Surface to Air Missive's debut album from earlier this year was a rather impressive affair. They produced wonky pop that wandered like Pavement on a confusing day. That's long sold out now so we have been treated to another. The tasters sound rather good like early Of Montreal or the Lily's. Looking forward to this.
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- A V by Surface To Air Missive
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I was very impressed by the previous Surface to Air Missive record 'Third Missive' which had the unusual sound of a Southern rock obsessed Pavement chasing their tails circa 'Wowee Zowee'. An often confusing release that reaped rewards once you got your head around it.
Although 'Third Missive' was mainly the work of one man Taylor Ross it sounded like a band at work, 'AV' is more clearly the work of one man. Ross is fond of a chord change or two and here uses his expertise to create a series of oddball vignettes that recall fellow strange travellers the the Lily's or Richard Davies's never straightforward collective the Moles. 'My Finest Shirt' is typical of what is on offer here. It starts, it stops it veers off into all kind of directions and threatens for a second to break out into a fully fledged rock song before holding back at the last minute.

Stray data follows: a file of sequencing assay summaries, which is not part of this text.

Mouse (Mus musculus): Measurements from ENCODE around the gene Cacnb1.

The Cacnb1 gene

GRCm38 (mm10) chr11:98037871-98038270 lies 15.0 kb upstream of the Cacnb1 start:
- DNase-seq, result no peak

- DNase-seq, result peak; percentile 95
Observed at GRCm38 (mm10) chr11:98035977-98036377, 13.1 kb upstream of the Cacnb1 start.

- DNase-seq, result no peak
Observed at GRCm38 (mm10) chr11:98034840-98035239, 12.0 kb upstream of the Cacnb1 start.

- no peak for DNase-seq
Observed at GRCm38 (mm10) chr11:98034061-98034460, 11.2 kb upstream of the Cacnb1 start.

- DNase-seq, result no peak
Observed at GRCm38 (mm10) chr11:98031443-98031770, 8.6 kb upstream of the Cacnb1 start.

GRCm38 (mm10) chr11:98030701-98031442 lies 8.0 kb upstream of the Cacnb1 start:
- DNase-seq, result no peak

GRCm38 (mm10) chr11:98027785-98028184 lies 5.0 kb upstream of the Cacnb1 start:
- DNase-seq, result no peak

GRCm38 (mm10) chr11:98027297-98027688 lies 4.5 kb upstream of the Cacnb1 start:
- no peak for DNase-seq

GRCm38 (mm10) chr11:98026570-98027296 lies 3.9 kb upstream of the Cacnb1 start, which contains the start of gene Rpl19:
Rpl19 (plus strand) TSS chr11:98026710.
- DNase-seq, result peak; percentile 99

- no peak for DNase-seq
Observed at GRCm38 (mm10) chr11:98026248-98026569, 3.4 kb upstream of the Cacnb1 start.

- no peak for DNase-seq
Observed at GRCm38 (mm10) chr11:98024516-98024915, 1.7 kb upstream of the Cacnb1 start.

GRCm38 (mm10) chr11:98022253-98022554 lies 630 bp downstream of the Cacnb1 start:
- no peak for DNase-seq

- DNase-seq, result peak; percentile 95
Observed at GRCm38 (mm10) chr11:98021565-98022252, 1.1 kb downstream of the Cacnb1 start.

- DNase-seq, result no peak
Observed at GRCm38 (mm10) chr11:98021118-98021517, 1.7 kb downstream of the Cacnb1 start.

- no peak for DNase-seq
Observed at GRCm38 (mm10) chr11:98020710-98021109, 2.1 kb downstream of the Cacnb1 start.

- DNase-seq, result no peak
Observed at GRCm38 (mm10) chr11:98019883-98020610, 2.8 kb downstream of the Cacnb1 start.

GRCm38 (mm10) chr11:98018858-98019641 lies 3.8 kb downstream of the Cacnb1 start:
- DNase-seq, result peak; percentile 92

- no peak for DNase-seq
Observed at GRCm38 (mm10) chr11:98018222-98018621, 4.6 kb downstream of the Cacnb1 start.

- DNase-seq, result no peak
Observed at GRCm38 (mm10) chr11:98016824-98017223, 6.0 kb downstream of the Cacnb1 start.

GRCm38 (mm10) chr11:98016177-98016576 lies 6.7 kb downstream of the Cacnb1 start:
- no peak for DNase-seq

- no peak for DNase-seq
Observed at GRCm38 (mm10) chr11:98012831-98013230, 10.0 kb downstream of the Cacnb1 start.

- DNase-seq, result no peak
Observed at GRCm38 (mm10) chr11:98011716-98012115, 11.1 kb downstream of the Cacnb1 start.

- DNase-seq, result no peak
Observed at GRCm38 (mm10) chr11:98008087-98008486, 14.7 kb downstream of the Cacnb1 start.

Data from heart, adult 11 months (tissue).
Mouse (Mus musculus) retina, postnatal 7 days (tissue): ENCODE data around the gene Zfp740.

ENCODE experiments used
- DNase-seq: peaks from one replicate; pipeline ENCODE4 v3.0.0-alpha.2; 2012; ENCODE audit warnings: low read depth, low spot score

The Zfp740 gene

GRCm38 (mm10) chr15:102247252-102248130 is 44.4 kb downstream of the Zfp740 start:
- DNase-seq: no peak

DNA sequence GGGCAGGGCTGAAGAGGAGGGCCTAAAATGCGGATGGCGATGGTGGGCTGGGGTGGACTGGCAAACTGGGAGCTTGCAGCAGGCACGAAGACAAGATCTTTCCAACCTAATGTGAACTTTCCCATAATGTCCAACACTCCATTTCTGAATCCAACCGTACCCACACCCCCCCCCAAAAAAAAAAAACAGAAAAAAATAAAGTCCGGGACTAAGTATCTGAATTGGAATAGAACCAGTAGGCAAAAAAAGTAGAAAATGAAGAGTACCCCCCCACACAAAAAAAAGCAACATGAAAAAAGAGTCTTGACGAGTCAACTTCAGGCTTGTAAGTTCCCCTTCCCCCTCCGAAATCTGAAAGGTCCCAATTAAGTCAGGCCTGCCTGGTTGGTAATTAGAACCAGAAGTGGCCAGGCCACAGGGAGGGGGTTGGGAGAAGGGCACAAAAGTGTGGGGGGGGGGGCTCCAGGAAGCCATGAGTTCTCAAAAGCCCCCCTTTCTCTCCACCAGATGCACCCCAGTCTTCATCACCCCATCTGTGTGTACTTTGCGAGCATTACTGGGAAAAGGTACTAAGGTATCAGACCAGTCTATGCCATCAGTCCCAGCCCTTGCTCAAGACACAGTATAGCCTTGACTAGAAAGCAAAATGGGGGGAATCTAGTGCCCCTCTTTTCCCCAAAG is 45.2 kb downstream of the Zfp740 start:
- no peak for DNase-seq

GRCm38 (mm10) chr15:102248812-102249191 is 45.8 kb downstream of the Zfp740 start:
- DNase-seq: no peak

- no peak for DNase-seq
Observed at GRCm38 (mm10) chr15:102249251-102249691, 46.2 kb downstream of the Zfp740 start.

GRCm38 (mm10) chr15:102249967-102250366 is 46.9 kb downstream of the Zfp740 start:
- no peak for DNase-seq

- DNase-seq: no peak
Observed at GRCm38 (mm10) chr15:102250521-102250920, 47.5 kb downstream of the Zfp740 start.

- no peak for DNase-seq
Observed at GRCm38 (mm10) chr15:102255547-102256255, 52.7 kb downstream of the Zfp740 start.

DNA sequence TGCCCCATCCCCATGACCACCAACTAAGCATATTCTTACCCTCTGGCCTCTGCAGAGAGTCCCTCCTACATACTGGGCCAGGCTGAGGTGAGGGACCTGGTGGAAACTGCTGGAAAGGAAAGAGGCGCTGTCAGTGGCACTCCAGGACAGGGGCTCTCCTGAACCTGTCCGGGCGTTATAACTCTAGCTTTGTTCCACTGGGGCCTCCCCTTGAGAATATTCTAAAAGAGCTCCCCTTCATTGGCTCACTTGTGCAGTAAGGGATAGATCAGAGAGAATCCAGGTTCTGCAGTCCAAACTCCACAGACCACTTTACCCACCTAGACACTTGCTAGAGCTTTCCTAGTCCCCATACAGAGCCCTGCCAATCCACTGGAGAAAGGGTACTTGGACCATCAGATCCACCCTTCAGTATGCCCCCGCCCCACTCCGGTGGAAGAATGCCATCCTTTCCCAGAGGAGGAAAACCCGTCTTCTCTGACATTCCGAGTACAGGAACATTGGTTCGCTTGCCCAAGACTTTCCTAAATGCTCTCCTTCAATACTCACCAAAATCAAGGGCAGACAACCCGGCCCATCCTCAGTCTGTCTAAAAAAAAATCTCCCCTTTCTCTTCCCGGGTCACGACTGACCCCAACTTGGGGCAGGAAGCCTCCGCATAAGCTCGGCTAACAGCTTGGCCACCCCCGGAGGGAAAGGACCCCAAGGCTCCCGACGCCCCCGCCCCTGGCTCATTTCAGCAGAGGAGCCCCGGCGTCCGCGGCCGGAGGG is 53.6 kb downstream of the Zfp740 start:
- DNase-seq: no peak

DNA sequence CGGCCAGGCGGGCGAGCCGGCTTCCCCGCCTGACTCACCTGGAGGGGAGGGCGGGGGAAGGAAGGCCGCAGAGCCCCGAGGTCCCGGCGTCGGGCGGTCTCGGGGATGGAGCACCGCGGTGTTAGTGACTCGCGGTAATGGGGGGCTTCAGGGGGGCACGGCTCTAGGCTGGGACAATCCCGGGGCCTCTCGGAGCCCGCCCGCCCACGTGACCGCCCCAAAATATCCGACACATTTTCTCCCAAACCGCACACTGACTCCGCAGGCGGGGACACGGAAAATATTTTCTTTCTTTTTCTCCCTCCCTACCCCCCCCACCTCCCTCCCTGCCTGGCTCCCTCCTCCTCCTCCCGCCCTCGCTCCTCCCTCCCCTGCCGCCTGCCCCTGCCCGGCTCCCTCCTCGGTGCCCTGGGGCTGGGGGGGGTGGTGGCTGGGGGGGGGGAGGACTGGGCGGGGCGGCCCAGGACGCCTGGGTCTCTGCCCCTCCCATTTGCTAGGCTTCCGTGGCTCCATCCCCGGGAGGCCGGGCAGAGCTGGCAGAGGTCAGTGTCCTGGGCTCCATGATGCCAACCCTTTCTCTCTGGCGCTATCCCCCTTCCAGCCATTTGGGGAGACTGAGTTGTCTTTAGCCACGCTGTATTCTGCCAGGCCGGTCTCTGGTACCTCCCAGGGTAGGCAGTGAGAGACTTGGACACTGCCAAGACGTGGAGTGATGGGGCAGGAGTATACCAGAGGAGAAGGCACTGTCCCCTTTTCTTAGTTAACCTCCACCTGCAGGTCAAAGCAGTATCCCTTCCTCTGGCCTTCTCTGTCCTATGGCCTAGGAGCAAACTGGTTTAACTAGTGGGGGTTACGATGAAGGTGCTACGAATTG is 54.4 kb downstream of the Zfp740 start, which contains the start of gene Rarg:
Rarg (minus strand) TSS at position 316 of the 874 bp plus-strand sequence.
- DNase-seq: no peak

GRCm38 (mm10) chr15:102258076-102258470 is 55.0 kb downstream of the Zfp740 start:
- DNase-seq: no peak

The best moments are those that sound fully realised. 'Please No More' is a fascinating twist of acoustic proggy pop with acoustic guitars meshing with recorders to emerge with something that is one part Elliott Smith and one part Yes. There's some astonishingly brilliant creativity at work here. When Ross hones his ideas into something that makes sense outside of his own head the effect is mesmerising. Yet he can't help but meddle...he HAS to introduce a wibbly guitar solo just to disrupt the pop perfection. Elsewhere the recorder and classical guitar intertwinings of 'Return of Swan' recall pastoral proggers such as Caravan or Stackridge.
AV is both baffling and fascinating. The first half is oddball singer songwriter stuff, as it wears on it gets more realised with more complicated arrangements and it's these tracks that are completely disarming me. Tracks like 'Morning Thought' are brilliant twisty pop songs that sound like Lily's circa 'The Three Way' or the more pastoral elements of Tim Smith's Cardiacs. And this is a very good thing indeed.
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